In the nativity scene, we usually see an ox and donkey even if the Gospels do not tell us there were any. But this comes from Isaiah 1:3:
... the ox knows its owner, and the ass its master’s crib; but Israel does not know, my people does not understand.
It paints a gloomy picture because for millennia God has prepared mankind to receive the savior he promised; but when Christ is finally born, he is turned away for they do not recognize him. Only the ox and ass (presumably in a place where animals live, such as a manger, give him room.) That is no happy thought.
The Heavenly Host
In a nearby field, the Gospel of Luke tells us that the birth of Christ was announced by angels to some shepherds. We also romanticize this scene but there is really more to it. Luke will constantly write about Jesus coming for all mankind – not just the Jews. This becomes quite evident when he writes the book of Acts where even the Gentiles are invited into the Church. But here is the introduction to that message. See, shepherds, during the time of Jesus, were considered undesirable. They were thieves, and cheaters – sinners. The elite Jews wanted nothing to do with them. So when we are told that the first people who were told of Christ’s coming where shepherds, that should tell us that he came for the salvation of all sinners.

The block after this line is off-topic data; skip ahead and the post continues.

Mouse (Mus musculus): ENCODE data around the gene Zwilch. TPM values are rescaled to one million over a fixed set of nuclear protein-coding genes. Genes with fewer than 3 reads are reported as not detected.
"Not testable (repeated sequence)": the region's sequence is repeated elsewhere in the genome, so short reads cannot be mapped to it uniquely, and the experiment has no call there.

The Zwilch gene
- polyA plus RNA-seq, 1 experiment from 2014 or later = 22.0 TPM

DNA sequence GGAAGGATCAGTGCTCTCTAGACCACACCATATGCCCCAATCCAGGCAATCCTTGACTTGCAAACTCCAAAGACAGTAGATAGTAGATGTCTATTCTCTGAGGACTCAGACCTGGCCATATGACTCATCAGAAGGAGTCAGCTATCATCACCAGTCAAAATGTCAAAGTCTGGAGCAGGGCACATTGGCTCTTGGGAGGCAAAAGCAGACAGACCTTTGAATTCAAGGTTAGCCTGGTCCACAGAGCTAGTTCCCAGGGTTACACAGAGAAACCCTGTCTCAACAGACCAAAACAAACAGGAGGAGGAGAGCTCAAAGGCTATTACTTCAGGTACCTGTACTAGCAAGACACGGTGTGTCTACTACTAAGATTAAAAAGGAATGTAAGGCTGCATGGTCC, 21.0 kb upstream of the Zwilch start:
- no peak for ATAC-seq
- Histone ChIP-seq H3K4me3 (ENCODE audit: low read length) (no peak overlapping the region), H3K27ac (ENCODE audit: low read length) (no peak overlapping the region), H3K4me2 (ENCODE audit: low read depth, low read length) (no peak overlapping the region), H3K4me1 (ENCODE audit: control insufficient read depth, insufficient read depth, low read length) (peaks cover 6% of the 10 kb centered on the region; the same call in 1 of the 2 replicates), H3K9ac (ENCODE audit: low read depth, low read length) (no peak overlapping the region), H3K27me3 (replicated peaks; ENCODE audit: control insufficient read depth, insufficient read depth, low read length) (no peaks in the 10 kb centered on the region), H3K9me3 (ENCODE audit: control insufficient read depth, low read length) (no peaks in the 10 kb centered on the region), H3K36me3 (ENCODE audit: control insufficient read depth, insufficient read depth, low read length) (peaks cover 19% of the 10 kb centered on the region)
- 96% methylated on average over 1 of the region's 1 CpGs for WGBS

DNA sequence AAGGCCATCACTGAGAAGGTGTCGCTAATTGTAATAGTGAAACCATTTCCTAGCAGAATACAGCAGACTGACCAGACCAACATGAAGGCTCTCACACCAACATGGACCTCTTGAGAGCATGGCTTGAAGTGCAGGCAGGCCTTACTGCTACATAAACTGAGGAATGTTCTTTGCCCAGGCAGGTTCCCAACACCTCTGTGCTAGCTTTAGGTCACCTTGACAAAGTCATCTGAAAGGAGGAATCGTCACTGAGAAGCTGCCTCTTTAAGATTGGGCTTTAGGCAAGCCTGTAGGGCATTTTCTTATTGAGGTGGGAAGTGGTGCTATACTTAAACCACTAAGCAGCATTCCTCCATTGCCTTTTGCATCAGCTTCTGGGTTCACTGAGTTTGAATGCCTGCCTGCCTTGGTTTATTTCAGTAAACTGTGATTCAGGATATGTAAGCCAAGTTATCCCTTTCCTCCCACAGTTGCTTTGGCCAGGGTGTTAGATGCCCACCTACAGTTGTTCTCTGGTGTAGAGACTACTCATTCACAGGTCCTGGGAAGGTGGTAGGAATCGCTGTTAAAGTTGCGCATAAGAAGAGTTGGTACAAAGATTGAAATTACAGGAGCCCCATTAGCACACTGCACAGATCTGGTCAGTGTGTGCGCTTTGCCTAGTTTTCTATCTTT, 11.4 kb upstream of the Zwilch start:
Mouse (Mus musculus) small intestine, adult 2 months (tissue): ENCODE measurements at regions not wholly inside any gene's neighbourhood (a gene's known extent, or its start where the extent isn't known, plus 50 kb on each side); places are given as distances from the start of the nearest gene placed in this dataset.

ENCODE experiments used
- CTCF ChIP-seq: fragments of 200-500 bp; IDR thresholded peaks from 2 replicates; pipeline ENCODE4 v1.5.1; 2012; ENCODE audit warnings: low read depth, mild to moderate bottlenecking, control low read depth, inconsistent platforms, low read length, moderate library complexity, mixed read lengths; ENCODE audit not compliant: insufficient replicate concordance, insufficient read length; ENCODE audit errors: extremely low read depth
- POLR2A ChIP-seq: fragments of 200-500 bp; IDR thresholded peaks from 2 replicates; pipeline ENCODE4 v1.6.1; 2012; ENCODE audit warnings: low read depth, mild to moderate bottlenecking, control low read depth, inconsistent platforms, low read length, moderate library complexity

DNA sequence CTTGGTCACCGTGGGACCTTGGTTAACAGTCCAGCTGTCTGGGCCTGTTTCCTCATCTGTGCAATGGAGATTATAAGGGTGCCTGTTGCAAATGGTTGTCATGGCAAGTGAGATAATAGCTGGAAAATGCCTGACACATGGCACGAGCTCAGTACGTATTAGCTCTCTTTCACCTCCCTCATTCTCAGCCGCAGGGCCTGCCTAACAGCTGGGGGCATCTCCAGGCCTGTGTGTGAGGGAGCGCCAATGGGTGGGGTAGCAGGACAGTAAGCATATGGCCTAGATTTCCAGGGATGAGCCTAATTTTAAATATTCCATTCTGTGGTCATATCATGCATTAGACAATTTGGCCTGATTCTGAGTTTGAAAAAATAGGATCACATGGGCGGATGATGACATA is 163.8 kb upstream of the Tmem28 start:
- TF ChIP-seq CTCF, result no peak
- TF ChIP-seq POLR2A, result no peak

After the announcement, a host of angels appeared and sung the famous Gloria. Bishop Robert Baron emphasizes that “host” is the English translation we use, but the Greek word used is “stratias” that means “armies.” So it should complete the picture of Gabriel’s announcement to Mary that her son would be a Davidic King, and this, this is his army. Augustus Ceasar may rule most of the known world at that time, but this child in contrast, is the true ruler – that is the message. That is an awesome perspective indeed.
In this Russian icon made in the 1500’s, we can see angels depicted in battle formation.
Learn more about Mary in the book A Sky Full of Stars, where each title of the Litany is explained to understand Mary. Readers in the Philippines may get the paperback version here. Those in the USA can get the Kindle or paperback version here. Those in other countries can check the closest country where it is available here.
Joby finished Theology courses from the University of Notre Dame. He is a contributing writer at www.catholic365.com, and teaches in the De La Salle College of St. Benilde where he engages students in conversations about religion, pop-culture, and food.
Did you ever wonder how Mary is the Gate of Heaven or a Mirror of Justice?
Mary's titles express how the Church presents her, but some are obscured by language and culture. The book A Sky Full of Stars, explains all her titles in the litany so we get to meet Mary face to face.
Bishop Socrates Villegas says, "A Sky Full of Stars must be an obligatory reference material for religion teachers and seminarians. It helps the reader to see the Virgin Mary within the perspective of sound biblical theology and solid Catholic tradition... [and is] also easy to understand."